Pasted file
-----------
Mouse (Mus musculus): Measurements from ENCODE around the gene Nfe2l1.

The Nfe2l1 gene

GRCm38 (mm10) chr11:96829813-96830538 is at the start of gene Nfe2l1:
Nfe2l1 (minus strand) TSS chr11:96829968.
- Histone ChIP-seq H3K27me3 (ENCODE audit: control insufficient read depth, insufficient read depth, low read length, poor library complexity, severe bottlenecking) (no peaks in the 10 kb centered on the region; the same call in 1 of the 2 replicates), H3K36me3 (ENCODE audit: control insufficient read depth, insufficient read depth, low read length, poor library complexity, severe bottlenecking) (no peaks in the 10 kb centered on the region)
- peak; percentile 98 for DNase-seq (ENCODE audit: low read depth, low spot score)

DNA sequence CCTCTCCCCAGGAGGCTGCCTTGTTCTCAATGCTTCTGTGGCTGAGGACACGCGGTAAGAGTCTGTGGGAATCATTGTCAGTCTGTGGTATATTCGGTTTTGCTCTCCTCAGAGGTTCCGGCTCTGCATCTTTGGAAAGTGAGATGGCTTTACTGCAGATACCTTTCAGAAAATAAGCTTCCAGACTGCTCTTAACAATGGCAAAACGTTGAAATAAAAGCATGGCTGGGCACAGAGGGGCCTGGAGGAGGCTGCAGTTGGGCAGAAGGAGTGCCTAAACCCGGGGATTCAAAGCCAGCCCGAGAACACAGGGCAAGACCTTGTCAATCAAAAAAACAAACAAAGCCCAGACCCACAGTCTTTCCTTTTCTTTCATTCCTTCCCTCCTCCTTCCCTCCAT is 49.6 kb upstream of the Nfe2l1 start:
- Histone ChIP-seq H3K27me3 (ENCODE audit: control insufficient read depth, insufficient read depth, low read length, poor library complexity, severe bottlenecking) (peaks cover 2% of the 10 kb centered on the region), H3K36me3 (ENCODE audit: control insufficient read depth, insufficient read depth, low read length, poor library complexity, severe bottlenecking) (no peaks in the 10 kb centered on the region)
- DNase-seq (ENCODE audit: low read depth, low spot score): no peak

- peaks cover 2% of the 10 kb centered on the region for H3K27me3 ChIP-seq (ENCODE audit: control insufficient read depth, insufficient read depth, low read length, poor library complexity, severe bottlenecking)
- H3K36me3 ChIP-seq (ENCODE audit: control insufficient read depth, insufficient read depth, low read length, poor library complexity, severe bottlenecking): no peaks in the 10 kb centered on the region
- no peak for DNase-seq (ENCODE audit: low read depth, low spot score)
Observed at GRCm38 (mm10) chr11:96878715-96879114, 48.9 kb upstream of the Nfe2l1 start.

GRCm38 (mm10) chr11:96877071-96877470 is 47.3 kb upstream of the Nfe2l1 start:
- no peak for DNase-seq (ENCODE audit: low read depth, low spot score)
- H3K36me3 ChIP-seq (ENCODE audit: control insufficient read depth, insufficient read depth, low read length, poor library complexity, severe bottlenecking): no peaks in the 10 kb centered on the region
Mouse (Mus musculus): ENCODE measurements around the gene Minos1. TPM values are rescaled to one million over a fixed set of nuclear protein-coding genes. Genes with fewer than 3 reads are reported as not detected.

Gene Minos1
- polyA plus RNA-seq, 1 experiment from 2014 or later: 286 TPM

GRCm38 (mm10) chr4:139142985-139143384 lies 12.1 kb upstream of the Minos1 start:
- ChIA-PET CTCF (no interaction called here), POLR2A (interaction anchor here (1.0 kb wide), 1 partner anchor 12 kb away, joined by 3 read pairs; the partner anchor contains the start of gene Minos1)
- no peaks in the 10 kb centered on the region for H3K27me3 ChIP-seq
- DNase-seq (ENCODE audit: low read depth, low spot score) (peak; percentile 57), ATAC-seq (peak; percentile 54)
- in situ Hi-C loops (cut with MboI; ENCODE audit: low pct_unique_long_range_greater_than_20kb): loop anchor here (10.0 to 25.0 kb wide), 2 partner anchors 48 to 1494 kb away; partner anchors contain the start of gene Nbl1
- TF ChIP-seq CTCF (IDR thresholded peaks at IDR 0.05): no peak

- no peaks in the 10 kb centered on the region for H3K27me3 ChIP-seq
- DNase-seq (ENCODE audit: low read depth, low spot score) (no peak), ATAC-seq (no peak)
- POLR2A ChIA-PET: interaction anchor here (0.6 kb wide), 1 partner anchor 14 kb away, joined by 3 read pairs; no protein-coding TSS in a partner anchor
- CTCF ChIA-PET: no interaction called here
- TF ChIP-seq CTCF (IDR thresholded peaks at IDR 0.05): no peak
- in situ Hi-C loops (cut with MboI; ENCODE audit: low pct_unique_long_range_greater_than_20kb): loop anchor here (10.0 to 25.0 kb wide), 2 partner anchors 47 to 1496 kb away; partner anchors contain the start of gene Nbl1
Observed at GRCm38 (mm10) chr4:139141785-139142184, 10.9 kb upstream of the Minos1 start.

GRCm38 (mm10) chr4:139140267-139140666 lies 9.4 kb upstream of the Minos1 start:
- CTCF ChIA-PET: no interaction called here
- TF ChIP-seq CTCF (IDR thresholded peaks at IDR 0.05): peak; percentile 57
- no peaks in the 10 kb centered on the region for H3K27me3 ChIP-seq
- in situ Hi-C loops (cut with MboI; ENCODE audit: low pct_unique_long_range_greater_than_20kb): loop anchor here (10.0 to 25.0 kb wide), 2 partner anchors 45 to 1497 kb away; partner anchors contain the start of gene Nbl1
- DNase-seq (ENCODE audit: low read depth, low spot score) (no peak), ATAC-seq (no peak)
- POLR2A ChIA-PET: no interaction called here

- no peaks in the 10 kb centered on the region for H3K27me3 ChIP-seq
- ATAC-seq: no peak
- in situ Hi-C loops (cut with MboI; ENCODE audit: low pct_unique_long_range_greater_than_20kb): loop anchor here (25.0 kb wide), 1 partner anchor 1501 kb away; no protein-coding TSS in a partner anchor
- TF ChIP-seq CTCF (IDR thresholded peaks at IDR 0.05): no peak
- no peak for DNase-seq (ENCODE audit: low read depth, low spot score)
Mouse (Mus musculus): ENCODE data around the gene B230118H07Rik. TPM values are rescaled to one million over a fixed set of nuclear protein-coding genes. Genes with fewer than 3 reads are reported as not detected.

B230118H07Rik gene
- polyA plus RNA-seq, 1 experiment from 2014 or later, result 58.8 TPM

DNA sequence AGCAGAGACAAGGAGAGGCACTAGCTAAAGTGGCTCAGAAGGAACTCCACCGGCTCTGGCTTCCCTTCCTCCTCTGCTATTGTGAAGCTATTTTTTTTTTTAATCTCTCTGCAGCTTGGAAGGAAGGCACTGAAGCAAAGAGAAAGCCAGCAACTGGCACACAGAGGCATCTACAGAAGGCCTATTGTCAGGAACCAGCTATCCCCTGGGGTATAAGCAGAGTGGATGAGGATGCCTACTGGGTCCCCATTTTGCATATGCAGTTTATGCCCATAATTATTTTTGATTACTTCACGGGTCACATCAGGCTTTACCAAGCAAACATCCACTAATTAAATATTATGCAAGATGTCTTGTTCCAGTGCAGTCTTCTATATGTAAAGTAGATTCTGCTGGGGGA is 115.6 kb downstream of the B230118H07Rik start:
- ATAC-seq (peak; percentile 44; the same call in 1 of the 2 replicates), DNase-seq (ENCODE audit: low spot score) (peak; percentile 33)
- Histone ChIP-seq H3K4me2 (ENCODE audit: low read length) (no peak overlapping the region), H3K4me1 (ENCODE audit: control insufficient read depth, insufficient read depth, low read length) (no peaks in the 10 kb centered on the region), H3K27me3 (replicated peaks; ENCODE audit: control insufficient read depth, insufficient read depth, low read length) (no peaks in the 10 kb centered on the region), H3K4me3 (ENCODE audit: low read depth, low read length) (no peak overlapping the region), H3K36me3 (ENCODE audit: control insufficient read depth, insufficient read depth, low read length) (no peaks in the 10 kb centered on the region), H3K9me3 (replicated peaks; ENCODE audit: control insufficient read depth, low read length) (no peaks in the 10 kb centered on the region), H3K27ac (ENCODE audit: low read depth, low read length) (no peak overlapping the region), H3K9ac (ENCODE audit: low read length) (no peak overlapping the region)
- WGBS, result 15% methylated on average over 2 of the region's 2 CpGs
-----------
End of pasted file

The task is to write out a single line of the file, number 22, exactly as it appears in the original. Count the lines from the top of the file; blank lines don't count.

- no peaks in the 10 kb centered on the region for H3K27me3 ChIP-seq